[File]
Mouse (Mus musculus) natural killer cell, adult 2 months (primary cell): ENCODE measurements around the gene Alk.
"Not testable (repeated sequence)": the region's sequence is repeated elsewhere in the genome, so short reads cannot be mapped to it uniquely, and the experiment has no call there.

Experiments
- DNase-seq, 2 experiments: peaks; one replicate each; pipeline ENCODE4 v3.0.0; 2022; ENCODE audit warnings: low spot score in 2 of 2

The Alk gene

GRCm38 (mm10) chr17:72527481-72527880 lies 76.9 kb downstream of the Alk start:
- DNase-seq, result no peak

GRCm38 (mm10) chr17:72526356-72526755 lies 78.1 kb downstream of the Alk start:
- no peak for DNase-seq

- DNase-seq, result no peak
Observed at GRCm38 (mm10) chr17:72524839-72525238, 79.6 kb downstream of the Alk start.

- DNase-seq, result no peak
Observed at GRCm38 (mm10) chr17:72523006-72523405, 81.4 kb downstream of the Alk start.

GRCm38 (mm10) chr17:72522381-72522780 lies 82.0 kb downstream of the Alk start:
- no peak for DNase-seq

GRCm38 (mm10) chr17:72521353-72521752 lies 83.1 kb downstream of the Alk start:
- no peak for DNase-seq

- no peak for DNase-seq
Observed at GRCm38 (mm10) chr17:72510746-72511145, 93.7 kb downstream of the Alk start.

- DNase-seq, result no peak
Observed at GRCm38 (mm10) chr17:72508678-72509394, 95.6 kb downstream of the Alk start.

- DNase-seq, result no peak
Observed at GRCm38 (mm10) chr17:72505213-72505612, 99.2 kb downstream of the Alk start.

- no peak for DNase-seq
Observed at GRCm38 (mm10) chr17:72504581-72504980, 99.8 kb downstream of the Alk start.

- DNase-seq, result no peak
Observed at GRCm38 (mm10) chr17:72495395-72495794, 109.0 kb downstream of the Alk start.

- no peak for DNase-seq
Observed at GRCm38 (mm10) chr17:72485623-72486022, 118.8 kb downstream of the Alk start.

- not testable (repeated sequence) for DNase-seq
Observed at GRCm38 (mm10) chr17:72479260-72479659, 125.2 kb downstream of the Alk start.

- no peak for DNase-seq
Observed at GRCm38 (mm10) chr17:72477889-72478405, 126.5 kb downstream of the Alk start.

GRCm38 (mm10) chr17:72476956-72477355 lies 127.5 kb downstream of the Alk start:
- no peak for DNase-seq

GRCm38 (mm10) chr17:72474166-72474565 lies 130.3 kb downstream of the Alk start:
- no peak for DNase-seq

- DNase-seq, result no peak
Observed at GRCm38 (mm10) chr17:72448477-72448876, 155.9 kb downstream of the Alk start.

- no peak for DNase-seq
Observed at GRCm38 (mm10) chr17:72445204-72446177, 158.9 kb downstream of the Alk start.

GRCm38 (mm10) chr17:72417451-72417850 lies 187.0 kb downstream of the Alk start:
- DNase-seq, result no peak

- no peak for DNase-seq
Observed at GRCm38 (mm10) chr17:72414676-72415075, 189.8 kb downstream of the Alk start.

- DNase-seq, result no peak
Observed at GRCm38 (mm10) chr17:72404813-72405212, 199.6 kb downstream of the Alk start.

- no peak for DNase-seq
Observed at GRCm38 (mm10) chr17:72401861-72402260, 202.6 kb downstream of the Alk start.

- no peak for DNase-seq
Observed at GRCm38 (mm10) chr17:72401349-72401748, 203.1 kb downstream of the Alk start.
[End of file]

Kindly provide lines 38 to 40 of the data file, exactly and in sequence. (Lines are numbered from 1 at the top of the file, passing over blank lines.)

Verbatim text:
- DNase-seq, result no peak
Observed at GRCm38 (mm10) chr17:72448477-72448876, 155.9 kb downstream of the Alk start.

- no peak for DNase-seq